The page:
Each of these resources is a potential tool to help you do the work of an evangelist. In our current physically distanced circumstances, the invitation, ‘come and see,’ may mean sharing links to our weekly worship and other resources with friends, neighbors, co-workers, family members and more. It’s a perfect opportunity for shy Lutherans to become evangelists, for it’s as easy as sending an encouraging email with a link to our resources, a great way during the pandemic to make the classic evangelistic invitation, ‘Come and see.’ Some of our members have reported to me that they are sharing links to our resources which proclaim the gospel. If you are not one of those people, I urge you to go and do likewise – do the work of an evangelist!

It is interesting to note that some ELCA congregations are reporting increased levels of engagement and participation via their digital presence. In many ways, our website and our congregation’s presence on other digital formats have become the new front doors of our church. How do we make the most of these new realities in this time of pandemic-induced sheltering at home as we nonetheless endeavor together to bear witness to Christ? That’s the evangelistic question that presents itself for mission-centered opportunity in this challenging and difficult season of our life together. May God in Christ lead us in faithful and appropriate ways as we respond to the mission opportunities before us.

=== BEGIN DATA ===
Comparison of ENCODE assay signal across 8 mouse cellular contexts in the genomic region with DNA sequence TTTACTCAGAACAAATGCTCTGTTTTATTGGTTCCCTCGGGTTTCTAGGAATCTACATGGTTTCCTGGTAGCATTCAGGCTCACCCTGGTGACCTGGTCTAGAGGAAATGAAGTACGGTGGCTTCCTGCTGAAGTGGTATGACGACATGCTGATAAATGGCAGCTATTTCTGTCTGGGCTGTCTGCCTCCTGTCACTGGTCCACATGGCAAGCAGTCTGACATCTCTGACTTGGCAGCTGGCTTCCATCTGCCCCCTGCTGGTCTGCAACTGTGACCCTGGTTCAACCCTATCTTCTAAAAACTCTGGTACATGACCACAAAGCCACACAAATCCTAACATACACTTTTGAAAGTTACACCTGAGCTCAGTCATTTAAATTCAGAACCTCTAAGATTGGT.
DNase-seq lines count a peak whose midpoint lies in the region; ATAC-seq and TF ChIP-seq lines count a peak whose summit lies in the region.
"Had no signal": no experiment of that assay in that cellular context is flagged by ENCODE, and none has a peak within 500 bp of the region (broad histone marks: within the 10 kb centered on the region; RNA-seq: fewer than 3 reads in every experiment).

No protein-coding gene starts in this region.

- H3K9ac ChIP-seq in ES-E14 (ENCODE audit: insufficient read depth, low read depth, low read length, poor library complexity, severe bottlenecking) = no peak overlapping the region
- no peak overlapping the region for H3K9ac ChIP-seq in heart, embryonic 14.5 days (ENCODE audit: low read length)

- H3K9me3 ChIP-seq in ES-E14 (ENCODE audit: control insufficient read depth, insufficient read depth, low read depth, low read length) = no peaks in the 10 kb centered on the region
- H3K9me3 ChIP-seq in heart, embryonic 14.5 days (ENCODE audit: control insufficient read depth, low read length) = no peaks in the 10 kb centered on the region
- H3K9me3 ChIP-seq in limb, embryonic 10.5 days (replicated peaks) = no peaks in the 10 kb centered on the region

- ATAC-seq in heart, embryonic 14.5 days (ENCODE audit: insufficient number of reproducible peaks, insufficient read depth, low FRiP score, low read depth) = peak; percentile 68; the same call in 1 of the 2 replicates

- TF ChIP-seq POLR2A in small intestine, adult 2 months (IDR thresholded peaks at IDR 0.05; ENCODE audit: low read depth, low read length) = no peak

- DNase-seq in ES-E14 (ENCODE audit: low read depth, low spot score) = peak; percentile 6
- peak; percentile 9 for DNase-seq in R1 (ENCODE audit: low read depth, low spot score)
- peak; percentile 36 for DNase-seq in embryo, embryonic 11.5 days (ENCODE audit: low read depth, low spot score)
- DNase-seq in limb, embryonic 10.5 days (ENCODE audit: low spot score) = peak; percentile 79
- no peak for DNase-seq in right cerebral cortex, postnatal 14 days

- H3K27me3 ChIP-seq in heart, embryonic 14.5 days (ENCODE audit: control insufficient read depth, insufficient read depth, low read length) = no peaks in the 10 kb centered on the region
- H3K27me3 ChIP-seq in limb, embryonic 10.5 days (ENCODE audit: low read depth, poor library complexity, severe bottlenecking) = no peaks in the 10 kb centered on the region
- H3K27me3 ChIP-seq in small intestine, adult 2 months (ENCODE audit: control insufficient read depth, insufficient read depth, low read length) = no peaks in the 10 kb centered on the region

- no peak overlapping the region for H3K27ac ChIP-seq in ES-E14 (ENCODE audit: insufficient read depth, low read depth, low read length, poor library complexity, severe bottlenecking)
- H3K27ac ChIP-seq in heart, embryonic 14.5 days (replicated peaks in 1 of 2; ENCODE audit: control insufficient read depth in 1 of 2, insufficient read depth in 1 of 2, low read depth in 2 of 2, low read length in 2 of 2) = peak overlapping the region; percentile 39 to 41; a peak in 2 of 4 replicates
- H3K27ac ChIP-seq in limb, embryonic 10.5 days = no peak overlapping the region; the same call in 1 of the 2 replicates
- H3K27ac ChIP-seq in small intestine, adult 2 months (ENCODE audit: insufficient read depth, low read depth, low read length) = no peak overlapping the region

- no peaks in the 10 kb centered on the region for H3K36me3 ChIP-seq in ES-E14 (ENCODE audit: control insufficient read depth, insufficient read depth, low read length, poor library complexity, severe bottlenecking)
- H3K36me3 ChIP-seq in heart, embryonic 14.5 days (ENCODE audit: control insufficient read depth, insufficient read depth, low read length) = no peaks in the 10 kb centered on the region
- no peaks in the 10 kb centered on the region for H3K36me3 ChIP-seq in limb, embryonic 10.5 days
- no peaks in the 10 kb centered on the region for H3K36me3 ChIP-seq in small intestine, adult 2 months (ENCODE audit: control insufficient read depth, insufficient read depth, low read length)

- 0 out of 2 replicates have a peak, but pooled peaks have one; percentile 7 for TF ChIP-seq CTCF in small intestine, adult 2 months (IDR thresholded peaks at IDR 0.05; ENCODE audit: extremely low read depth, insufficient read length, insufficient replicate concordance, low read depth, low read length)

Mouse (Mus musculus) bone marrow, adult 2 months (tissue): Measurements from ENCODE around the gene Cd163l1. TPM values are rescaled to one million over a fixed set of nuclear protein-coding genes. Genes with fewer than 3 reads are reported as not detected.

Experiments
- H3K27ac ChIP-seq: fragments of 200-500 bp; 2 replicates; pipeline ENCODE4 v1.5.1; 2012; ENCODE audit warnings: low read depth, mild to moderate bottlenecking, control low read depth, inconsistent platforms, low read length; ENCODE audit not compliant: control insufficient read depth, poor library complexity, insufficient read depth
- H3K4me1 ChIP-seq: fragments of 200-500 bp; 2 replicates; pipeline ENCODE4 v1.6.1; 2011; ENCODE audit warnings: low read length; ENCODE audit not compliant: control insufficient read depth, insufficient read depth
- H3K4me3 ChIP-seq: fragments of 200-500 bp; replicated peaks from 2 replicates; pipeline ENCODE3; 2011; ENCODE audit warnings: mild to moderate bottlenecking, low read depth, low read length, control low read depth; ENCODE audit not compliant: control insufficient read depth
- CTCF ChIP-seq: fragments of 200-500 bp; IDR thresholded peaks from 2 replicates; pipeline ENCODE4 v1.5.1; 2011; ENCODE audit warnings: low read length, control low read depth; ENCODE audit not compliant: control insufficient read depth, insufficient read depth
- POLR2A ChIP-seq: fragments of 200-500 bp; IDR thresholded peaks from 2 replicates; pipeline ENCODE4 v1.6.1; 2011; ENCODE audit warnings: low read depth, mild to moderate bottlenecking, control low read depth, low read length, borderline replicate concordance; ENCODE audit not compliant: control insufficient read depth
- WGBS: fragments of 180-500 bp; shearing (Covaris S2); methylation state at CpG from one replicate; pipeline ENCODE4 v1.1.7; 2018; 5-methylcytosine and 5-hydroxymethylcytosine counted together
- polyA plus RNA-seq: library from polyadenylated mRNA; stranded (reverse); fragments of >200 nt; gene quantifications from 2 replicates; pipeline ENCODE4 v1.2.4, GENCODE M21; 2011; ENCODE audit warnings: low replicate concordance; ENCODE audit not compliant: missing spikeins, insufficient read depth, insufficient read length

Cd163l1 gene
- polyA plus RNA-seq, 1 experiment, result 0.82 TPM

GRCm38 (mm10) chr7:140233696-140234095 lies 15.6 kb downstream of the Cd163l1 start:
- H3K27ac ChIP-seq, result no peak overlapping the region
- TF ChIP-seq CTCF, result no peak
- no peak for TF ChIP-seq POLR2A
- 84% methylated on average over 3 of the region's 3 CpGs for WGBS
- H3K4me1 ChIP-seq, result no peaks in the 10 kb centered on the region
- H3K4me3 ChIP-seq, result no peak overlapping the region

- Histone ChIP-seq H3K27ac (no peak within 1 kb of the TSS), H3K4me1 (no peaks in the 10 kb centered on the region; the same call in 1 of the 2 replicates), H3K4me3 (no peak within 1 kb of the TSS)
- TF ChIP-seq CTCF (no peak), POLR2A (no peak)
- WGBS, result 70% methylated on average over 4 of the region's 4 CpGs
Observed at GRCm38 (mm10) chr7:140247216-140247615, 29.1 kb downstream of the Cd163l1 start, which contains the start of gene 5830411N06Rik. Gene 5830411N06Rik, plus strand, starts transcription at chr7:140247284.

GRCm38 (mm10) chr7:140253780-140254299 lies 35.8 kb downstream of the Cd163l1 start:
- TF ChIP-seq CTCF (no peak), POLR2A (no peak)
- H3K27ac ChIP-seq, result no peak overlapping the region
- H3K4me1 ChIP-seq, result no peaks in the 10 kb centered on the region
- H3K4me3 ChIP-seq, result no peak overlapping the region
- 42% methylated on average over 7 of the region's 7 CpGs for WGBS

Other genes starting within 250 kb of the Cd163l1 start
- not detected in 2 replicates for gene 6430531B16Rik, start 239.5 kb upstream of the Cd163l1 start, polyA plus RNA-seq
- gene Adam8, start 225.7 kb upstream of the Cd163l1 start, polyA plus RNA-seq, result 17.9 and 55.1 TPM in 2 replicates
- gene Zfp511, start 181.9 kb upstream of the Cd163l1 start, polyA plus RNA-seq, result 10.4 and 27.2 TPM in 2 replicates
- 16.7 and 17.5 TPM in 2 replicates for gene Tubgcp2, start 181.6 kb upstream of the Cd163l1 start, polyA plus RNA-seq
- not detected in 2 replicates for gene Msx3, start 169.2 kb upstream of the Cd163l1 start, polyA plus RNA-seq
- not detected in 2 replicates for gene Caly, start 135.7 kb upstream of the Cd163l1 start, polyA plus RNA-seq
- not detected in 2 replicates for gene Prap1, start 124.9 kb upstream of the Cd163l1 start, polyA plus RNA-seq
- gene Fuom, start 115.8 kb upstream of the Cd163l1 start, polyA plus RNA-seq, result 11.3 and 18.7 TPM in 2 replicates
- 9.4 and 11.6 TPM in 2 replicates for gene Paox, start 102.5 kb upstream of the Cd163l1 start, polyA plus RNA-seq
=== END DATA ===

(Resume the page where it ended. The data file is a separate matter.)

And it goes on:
For Jesus’ sake and in Jesus’ name,

Pastor Jonathan Linman

Seventh Sunday after Pentecost, Matthew 13:24-30, 36-43 July 19, 2020
The Rev. Jonathan Linman, Ph.D.

The holy gospel according to Matthew. Glory to you, O Lord.

      24[Jesus] put before [the crowds] another parable: “The dominion of heaven may be compared to a man who sowed good seed in his field; 25but while everybody was asleep, an enemy came and sowed weeds among the wheat, and then went away. 26So when the plants came up and bore grain, then the weeds appeared as well. 27And the slaves of the householder came and said to him, ‘Master, did you not sow good seed in your field? Where, then, did these weeds come from?’ 28He answered, ‘An enemy has done this.’ The slaves said to him, ‘Then do you want us to go and gather them?’ 29But he replied, ‘No; for in gathering the weeds you would uproot the wheat along with them. 30Let both of them grow together until the harvest; and at harvest time I will tell the reapers, Collect the weeds first and bind them in bundles to be burned, but gather the wheat into my barn.’ ”

      36Then Jesus left the crowds and went into the house. And his disciples approached him, saying, “Explain to us the parable of the weeds of the field.” 37Jesus answered, “The one who sows the good seed is the Son-of-Man; 38the field is the world, and the good seed are the children of God’s dominion; the weeds are the children of the evil one, 39and the enemy who sowed them is the devil; the harvest is the end of the age, and the reapers are angels. 40Just as the weeds are collected and burned up with fire, so will it be at the end of the age. 41The Son-of-Man will send his angels, and they will collect out of his kingdom all causes of sin and all evildoers, 42and they will throw them into the furnace of fire, where there will be weeping and gnashing of teeth. 43Then the righteous will shine like the sun in the dominion of their Father. Let anyone with ears listen!”

The gospel of the Lord. Praise to you, O Christ.